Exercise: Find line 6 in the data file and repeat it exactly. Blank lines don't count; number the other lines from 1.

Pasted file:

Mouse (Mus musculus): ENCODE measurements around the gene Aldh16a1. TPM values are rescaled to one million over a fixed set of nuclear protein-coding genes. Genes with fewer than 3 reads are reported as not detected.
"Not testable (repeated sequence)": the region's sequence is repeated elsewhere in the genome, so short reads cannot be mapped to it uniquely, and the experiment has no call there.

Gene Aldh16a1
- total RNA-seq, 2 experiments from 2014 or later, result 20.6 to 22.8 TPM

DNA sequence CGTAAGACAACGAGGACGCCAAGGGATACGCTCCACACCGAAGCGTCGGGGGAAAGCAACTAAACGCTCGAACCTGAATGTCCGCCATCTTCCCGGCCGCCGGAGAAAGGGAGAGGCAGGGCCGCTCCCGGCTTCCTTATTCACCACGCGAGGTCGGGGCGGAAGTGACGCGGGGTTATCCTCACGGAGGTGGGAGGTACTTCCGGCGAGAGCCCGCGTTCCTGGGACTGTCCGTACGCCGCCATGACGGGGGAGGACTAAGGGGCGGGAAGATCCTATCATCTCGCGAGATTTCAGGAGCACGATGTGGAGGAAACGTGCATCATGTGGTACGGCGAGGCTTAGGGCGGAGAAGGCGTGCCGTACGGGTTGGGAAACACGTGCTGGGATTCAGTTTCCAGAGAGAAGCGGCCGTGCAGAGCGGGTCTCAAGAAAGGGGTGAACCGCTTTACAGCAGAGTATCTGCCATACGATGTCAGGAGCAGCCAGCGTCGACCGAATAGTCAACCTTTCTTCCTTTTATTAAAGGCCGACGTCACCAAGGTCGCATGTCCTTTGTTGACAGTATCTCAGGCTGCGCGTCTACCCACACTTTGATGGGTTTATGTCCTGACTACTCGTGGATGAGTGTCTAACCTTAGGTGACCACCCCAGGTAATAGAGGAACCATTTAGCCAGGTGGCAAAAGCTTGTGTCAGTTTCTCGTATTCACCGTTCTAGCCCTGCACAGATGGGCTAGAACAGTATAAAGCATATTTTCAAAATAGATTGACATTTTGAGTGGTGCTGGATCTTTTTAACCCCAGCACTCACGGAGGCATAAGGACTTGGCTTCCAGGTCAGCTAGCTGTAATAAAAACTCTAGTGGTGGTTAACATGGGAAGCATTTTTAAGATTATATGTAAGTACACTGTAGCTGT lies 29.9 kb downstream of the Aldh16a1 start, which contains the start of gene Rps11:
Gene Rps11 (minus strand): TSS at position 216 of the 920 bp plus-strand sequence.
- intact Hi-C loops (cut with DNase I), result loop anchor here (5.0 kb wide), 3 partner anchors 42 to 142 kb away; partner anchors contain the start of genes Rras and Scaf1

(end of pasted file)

Gene Rps11 (minus strand): TSS at position 216 of the 920 bp plus-strand sequence.